Bribery Act

Posted on 25 Sep 2019
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The former financial controller at Sustainable AgroEnergy (SAE) plc, a bio-fuel company which is alleged to have defrauded investors, is one of three people to face the first charges to be brought under new tougher anti-bribery legislation which was introduced two years ago report Harris & Co chartered accountants Northampton specialist small business accountants.

The Serious Fraud Office (SFO) has brought the charges following an investigation into SAE over an alleged £23m biofuel scam whereby SAE sold investment products linked to forestry plantations in South East Asia. Hundreds of British investors were told that the plantations would produce biodiesel but were allegedly left out of pocket by the venture. The offences are said to have taken place between April 2011 and February 2012.

The SFO has been investigating the company since November 2011. Fung Fong Wong, the former financial controller of SAE, has been charged with conspiring to commit fraud by false representation and conspiracy to furnish false information, along with three others: Gary West, the former director and chief commercial officer; James Whale, the former CEO; and Stuart Stone, an independent financial adviser associated with the company.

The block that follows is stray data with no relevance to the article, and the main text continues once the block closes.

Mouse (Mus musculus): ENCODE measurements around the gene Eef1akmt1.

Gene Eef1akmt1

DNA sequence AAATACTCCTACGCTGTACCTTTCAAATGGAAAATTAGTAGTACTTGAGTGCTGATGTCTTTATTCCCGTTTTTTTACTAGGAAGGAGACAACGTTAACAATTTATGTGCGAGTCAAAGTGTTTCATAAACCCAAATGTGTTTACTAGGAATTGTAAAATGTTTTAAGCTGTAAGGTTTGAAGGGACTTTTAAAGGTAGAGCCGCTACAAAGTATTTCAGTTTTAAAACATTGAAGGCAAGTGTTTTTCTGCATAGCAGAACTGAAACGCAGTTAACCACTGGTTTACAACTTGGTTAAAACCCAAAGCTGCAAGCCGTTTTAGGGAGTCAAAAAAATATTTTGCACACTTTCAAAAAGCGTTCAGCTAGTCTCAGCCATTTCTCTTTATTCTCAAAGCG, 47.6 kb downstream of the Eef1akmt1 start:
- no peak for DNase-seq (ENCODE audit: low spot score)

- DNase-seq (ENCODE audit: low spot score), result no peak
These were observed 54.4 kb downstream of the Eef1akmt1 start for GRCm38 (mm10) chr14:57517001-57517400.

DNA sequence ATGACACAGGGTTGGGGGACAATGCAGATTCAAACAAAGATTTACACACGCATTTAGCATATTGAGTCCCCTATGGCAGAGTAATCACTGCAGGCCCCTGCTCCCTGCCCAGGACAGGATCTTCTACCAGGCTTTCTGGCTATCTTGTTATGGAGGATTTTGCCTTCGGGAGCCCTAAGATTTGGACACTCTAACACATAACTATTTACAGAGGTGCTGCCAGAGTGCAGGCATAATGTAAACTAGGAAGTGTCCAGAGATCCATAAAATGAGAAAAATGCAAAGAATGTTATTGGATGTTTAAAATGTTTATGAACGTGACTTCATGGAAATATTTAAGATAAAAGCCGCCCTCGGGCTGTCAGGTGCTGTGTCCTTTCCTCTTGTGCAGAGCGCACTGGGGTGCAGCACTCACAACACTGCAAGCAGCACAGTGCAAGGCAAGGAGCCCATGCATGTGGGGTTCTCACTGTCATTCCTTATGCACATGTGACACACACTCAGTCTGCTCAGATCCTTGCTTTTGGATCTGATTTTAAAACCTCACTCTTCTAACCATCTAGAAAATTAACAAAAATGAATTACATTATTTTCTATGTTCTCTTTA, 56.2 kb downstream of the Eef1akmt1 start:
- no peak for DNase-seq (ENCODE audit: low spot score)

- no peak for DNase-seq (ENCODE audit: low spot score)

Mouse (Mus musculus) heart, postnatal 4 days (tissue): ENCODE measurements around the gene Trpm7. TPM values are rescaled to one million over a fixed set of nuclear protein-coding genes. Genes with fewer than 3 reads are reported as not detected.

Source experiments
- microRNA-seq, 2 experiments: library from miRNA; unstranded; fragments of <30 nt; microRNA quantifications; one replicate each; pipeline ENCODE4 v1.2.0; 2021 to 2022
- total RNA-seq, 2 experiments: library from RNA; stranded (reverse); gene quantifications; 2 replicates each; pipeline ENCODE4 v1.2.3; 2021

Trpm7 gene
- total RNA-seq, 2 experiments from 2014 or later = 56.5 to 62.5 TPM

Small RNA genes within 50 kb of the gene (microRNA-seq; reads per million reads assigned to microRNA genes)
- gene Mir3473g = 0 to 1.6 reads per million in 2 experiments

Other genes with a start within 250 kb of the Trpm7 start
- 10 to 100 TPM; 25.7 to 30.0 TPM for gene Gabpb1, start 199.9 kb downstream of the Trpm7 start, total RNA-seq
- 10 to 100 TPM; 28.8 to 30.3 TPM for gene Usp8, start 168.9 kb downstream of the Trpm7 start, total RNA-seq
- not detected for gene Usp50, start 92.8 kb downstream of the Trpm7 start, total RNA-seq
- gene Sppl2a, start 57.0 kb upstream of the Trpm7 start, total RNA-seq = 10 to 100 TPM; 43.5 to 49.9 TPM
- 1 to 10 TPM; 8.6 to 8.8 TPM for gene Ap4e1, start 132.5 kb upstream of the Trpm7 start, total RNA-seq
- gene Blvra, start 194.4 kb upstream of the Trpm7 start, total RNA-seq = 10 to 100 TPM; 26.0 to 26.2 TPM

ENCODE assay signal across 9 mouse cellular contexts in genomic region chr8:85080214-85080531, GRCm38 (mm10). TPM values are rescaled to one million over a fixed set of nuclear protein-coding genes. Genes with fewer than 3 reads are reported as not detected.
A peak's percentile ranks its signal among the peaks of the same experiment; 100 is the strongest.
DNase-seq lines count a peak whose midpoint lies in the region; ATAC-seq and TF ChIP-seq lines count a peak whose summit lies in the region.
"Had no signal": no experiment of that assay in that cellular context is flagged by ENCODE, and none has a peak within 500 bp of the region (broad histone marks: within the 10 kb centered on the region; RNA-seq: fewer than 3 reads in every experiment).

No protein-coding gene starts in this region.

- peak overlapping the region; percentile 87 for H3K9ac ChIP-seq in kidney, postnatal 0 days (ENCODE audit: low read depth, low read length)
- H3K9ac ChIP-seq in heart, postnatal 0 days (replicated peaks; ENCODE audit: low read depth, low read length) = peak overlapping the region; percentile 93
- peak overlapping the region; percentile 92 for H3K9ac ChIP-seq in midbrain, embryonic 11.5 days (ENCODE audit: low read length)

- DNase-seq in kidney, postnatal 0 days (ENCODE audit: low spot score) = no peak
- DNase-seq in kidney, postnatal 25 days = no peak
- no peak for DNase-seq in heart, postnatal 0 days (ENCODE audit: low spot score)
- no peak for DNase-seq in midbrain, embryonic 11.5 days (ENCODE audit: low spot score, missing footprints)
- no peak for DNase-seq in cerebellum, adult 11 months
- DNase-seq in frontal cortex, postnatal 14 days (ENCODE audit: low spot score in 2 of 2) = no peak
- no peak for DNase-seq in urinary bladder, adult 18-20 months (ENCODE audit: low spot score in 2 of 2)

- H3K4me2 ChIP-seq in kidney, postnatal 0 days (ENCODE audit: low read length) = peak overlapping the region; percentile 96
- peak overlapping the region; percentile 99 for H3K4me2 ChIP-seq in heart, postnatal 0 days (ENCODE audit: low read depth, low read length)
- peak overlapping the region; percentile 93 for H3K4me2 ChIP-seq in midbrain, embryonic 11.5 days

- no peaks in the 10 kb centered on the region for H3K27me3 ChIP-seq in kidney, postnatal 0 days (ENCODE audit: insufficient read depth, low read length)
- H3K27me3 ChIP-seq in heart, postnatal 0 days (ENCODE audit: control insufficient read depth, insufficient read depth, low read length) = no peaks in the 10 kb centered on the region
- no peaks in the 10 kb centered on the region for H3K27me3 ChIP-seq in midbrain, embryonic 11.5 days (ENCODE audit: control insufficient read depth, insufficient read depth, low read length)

In addition, Wong, West and Stone also face charges of making and accepting a financial advantage under the Bribery Act 2010. All four men will appear at Westminster Magistrates’ Court next month.

SAE is a subsidiary of Sustainable Growth Group (SGG) which was placed in administration in March 2012.

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